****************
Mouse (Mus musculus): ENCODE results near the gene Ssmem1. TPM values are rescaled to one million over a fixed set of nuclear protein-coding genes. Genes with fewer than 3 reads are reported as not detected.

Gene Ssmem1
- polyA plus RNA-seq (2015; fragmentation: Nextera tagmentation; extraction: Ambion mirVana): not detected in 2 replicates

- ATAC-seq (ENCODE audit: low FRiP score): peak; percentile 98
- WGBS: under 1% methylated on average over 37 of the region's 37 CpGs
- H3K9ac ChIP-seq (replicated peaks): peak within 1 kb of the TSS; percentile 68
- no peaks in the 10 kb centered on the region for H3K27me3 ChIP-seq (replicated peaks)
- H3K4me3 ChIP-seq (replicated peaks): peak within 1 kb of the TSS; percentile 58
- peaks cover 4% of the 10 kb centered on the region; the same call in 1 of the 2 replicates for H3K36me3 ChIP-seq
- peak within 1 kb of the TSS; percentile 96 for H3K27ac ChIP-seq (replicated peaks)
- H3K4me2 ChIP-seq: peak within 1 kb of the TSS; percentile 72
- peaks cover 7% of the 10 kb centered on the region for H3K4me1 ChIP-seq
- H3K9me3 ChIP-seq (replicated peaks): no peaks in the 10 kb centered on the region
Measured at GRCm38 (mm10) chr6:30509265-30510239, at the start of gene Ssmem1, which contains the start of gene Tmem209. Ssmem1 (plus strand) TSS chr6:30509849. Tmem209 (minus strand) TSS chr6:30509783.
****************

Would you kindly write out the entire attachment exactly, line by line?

Mouse (Mus musculus): ENCODE results near the gene Ssmem1. TPM values are rescaled to one million over a fixed set of nuclear protein-coding genes. Genes with fewer than 3 reads are reported as not detected.

Gene Ssmem1
- polyA plus RNA-seq (2015; fragmentation: Nextera tagmentation; extraction: Ambion mirVana): not detected in 2 replicates

- ATAC-seq (ENCODE audit: low FRiP score): peak; percentile 98
- WGBS: under 1% methylated on average over 37 of the region's 37 CpGs
- H3K9ac ChIP-seq (replicated peaks): peak within 1 kb of the TSS; percentile 68
- no peaks in the 10 kb centered on the region for H3K27me3 ChIP-seq (replicated peaks)
- H3K4me3 ChIP-seq (replicated peaks): peak within 1 kb of the TSS; percentile 58
- peaks cover 4% of the 10 kb centered on the region; the same call in 1 of the 2 replicates for H3K36me3 ChIP-seq
- peak within 1 kb of the TSS; percentile 96 for H3K27ac ChIP-seq (replicated peaks)
- H3K4me2 ChIP-seq: peak within 1 kb of the TSS; percentile 72
- peaks cover 7% of the 10 kb centered on the region for H3K4me1 ChIP-seq
- H3K9me3 ChIP-seq (replicated peaks): no peaks in the 10 kb centered on the region
Measured at GRCm38 (mm10) chr6:30509265-30510239, at the start of gene Ssmem1, which contains the start of gene Tmem209. Ssmem1 (plus strand) TSS chr6:30509849. Tmem209 (minus strand) TSS chr6:30509783.